Updated: Oct 26
With the start of 2021, I have decided to restart this blog with new content and a new focus on these buzzword items.
You see, I have held a lot of different titles over the past 15 years. I've worked as a researcher, an author, a professor, a coach, an analyst, and most recently as a research operations and site director. In all of these years, I have come realize one very important thing.
Your greatest contribution will only come once you apply what you know to solving real-world problems.
Peter Diamandis famously once said, "The best way to become a billionaire is to solve a billion-person problem." When I hired my first batch of interns into the Procter & Gamble Smart Lab, I told them that 30% of their time was to be dedicated to learning about and working to solve some interesting problems. I've seen them work on some pretty interesting things - but I've been rather selfish. I've saved my focus on "interesting problems" for one that I think is a true billion-person problem.
I believe that the biggest billion-person problem in our days can be found in the intersection of improving human life through intelligent machines that can sense what we are doing, predict what will will do, and work to optimize the results of what we wish to do. Some call this the "Internet of Things" or "Artificial Intelligence", though my mind is thinking so much broader than these two buzzwords.
We've all heard the buzzwords - IoT, 5G, Smart Things, Artificial Intelligence, Machine Learning. But do we really know what these things mean?
With the start of this new year, and the re-launch of this blog, I plan on addressing each. Together, I hope you and I will learn more about what it means to build the internet of things in a way that improves the overall quality of the human existence.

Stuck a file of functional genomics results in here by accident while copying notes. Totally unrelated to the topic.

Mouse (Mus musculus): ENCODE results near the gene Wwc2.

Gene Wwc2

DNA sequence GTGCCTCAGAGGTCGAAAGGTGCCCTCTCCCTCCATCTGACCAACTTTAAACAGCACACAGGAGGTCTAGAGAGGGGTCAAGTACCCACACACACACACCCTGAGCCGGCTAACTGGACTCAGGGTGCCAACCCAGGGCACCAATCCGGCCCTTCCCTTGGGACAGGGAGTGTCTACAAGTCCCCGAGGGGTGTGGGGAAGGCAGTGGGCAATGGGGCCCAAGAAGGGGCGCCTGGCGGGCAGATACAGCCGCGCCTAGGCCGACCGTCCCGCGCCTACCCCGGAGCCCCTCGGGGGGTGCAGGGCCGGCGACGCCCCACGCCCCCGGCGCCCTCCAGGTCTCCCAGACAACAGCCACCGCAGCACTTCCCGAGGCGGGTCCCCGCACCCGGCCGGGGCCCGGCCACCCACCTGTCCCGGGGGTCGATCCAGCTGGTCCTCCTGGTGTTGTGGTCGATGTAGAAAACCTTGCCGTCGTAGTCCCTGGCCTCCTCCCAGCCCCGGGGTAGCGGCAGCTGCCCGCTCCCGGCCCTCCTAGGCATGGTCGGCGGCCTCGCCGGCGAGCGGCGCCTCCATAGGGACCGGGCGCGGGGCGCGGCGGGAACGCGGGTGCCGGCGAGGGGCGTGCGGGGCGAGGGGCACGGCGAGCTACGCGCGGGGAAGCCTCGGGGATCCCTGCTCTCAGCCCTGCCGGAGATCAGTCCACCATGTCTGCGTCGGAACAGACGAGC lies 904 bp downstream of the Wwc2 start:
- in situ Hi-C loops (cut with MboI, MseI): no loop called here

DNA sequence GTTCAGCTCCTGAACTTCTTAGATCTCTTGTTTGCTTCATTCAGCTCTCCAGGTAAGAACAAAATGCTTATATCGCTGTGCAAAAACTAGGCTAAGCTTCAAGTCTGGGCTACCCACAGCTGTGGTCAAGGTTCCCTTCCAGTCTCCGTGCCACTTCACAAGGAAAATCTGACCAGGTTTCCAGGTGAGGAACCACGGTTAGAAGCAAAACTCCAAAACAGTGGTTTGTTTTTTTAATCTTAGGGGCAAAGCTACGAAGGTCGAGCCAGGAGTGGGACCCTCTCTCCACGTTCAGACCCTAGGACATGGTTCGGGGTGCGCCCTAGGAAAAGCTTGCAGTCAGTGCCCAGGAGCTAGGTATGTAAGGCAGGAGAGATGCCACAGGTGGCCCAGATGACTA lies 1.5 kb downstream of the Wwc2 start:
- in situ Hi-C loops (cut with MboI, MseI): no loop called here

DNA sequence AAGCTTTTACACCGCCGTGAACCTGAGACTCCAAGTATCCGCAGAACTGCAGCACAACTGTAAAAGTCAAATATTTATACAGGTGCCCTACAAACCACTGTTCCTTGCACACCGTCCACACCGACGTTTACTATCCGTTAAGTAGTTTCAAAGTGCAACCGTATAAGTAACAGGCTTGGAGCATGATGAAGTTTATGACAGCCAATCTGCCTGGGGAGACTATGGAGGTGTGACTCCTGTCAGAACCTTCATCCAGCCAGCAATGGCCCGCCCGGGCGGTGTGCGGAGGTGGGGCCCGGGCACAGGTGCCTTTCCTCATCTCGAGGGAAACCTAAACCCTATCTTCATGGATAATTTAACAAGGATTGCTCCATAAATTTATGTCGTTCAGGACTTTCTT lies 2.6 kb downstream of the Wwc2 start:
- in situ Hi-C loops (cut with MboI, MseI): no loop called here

Imagine with me:
People all over the world don't have access to the collective wisdom of the internet because they are illiterate. What if they could interact with technology in such a way that it helps them realize their potential and then work to build that potential. This is THEIR potential - not something I get to decide for them, but something they wish for themselves.
The expansive growth of sensors is impressive in many ways. If predictions are accurate, the world is on track to have close to 1 trillion connected sensors in the coming years. That is a lot of data being generated. We would be foolish to be collecting so much data and only use it to create auto-reorder capabilities with Amazon or to optimize the temperature in our homes. Yes, these are cool things to have - but what would your life be like if you could build your own sensor solution that improved the quality of your personal life - without the worry of someone else owning your personal data.
Speaking of data privacy - what if you knew exactly what your data could be used for and who had access to it? There are two categories of data that I am considering here - 1) personal data that is identifiable to me as an individual and 2) personal data that is used in aggregate. We are currently sharing masses of personal data with large companies that are figuring out a lot about us. While I feel confident that these large companies are not interested in type 1 data, I am pretty concerned about how detailed type 2 data is. Getting me to consume more is not my view of an optimized life.
With all of the data being collected, how do we automate the process of intelligence? We ultimately want to be able to reduce the amount of time we have to spend on non-essential items in our lives and focus on what matters most. To me, what matters most is my family. I want to be able to focus on my children when I am with them. I don't want to have worries and concerns in the back of my mind. I want to give them focused and deep attention. Having an intelligent assistant that I can rely on is one thing that I think will help me focus on what matters most.
There is so much more to talk about. So I hope this post whets your appetite to dive into this arena with me. Let's do it together - because together our greatest contribution to the world will happen once we apply what we - collectively - know and learn together.